When we think of the best coffee, we primarily think of Brazilian coffee. This is because Brazil produces some of the world’s best coffee and has done so for the past 150 years! It all started in 1727 in Pará, Brazil, when Francisco de Melo Palheta planted the first tree. With coffee production starting in Pará, it arrived in Rio de Janeiro gradually by 1770.
Initially, it was planted just for the sole consumption of Brazil. All things changed in the 19th century when Europe and America started demanding more of this Brazilian coffee. So by 1820, plantations started to take root in the Brazilian regions of Mina Gerais, São Paulo, and Rio de Janeiro—by then, the country was producing 20% of the world’s coffee. When 1830 came, coffee was the largest export of Brazil, which was already 30% of the world’s production!
From the span of 1880 to 1930, Brazil had a substantial increase in coffee production. By 1920, Brazil supplied 80% of the world’s coffee (imagine having almost the entire world dependent on you for coffee!). In more recent times, Brazil supplies almost 60% of the world’s total production (still not a bad feat to be producing for more than half the world).
So, why was there such a clamor for Brazilian coffee and why is it still true today? Perhaps it can be credited to their unique picking method. Brazil strip picks it traditionally—this means that they will only make a pass or two on a tree. So if there is uneven ripening, all levels of ripeness are chosen.
But even beyond their traditional picking method, Brazil makes such great tasting coffee because they go the natural and pulped natural method route in terms of processing. If you would ask a regular Brazilian on the street about this method, they might just inform you that this traditional processing for the past 150 years (even before pulping machines were available) has helped create this very unique Brazilian coffee blend of complexity and sweetness.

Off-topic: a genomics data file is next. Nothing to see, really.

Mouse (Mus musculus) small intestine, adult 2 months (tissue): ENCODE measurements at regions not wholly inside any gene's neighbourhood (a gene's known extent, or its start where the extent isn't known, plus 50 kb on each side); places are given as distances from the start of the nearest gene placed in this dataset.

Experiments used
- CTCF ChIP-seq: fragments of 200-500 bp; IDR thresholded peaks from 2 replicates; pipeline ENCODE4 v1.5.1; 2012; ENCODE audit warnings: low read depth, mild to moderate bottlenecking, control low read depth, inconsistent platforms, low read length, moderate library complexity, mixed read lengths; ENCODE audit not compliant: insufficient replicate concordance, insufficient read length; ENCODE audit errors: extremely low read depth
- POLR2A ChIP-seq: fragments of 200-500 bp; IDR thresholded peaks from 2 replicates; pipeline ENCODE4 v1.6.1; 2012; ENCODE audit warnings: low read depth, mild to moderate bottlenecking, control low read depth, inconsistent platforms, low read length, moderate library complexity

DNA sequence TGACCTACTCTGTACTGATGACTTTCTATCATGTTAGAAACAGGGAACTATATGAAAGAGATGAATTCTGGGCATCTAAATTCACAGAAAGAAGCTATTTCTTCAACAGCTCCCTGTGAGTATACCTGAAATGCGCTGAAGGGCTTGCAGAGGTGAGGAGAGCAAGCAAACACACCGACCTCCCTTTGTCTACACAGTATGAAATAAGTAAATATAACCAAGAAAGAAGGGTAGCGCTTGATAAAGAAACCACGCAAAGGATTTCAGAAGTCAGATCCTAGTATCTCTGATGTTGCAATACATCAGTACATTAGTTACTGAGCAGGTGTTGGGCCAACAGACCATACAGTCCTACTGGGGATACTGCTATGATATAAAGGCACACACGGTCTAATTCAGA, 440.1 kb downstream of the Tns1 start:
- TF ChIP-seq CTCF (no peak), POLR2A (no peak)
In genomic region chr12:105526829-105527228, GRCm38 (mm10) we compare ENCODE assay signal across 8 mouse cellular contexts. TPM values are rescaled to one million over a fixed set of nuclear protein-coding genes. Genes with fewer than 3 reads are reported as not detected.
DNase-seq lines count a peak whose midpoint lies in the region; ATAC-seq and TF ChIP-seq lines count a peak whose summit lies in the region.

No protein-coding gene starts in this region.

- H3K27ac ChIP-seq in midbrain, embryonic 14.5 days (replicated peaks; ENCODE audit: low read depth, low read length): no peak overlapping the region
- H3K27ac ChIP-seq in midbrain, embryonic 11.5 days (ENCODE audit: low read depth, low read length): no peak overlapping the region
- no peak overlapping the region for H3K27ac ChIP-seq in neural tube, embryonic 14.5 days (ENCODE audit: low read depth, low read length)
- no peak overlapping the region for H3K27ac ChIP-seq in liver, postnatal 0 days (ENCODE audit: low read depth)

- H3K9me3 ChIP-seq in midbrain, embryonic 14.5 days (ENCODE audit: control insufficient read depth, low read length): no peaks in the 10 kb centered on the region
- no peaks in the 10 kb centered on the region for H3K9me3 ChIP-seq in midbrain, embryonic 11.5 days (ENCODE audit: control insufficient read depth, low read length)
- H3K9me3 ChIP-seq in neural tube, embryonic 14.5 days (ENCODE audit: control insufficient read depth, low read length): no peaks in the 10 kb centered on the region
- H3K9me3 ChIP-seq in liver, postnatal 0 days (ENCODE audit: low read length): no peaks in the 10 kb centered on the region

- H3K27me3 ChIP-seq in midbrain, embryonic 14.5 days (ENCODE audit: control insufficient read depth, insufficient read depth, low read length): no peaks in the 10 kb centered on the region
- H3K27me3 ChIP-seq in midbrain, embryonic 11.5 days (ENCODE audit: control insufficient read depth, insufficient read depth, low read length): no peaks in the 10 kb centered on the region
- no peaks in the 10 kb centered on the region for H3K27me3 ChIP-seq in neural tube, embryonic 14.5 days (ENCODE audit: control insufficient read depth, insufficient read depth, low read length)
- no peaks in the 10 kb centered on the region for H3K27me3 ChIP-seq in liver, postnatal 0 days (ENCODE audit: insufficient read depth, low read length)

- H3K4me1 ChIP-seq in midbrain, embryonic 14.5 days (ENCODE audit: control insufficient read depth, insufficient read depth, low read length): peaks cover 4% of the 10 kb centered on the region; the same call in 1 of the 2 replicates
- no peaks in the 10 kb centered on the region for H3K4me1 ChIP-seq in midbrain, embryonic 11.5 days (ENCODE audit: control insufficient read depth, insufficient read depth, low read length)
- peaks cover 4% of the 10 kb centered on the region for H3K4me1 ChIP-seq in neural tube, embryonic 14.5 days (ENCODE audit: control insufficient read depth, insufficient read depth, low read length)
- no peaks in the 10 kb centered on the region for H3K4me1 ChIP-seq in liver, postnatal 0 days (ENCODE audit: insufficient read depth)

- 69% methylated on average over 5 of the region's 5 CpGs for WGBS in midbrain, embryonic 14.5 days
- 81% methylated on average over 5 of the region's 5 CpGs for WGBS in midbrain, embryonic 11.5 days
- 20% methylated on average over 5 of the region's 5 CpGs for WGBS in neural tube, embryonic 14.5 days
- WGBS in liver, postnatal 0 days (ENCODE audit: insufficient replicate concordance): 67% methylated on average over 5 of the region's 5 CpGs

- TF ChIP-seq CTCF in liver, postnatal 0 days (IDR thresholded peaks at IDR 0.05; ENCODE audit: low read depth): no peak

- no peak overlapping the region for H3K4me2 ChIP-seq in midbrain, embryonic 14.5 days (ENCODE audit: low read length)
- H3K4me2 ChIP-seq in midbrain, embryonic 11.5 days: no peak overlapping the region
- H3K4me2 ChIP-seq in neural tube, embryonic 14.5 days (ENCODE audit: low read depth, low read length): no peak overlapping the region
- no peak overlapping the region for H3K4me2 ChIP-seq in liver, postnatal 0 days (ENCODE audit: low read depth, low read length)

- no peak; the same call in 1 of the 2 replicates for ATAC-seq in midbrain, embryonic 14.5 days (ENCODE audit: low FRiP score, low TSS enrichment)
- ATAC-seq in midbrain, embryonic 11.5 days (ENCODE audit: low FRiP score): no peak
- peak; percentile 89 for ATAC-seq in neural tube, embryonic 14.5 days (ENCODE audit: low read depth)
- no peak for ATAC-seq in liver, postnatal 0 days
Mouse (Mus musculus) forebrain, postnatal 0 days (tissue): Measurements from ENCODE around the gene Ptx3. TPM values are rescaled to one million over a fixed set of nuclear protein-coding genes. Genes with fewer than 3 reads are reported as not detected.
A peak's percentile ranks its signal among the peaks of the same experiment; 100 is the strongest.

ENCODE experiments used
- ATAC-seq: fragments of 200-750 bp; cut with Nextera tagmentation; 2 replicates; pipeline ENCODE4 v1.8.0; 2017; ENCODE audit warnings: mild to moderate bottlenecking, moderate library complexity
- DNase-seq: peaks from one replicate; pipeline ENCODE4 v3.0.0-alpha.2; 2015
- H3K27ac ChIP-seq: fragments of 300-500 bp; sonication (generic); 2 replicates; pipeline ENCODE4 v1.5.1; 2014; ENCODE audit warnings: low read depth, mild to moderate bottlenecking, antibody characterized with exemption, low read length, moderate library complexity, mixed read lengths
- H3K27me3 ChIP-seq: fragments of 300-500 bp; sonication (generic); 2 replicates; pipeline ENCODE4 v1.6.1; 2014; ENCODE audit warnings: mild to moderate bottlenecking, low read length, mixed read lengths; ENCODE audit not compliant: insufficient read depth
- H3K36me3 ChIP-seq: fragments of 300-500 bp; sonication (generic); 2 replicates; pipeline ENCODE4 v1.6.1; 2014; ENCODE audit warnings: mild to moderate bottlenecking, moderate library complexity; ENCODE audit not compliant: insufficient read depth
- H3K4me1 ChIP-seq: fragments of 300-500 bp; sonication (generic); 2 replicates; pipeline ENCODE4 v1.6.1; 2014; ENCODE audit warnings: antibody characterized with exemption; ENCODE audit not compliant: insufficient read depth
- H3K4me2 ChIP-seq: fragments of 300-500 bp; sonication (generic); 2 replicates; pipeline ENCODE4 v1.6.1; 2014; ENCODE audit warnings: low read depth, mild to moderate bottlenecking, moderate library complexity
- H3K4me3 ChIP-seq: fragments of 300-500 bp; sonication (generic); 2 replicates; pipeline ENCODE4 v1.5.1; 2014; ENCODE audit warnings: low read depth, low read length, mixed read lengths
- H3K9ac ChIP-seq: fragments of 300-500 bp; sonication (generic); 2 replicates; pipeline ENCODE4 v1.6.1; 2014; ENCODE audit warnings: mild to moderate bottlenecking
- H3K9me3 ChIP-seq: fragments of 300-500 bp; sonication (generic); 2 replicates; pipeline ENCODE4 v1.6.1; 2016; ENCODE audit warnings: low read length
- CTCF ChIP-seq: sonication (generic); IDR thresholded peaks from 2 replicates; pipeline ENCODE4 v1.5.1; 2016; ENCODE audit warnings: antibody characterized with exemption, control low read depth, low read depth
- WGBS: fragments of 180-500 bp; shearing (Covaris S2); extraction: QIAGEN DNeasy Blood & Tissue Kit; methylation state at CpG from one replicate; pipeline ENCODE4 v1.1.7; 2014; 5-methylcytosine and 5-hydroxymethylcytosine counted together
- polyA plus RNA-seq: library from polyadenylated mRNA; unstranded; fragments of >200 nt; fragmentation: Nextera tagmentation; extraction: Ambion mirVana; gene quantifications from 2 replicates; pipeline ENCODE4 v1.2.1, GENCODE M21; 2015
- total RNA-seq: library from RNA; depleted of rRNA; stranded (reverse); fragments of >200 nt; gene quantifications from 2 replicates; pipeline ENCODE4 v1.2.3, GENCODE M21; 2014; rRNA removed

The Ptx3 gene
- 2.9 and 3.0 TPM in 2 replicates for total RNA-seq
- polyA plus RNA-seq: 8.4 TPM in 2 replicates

What many do not realize, however, is that Brazilian coffee is very popular, also because of its great diversity throughout the country. Traditionally and through specialty coffee, Brazilian coffee is known to be nutty, mildly sweet, and full of body. Nowadays, through advancements in processing and sorting, it can be intensely sweet with chocolate and caramel notes and complimentary acidic.
The diversity in Brazilian coffee is also brought about by the different coffee growing regions in the country. In the largest coffee-growing region of Brazil, Minas Gerais covers 50% of the country’s production and produces its main specialty coffee sources. The region of São Paulo, on the other hand, is one of the more traditional areas in Brazil for growing, producing pure Arabica coffee, and home to Port of Santos, where coffee leaves Brazil. Espiritu Santo, another growing region, is second in Brazilian coffee production, with 28% of its coffee being Arabica. The warm climate and high altitude region of Bahia, farms 75% Arabica coffee, while the Parana region grows Arabica coffee exclusively. Lastly, the region of Rodonia is dedicated solely to Conilon or Robusta coffee.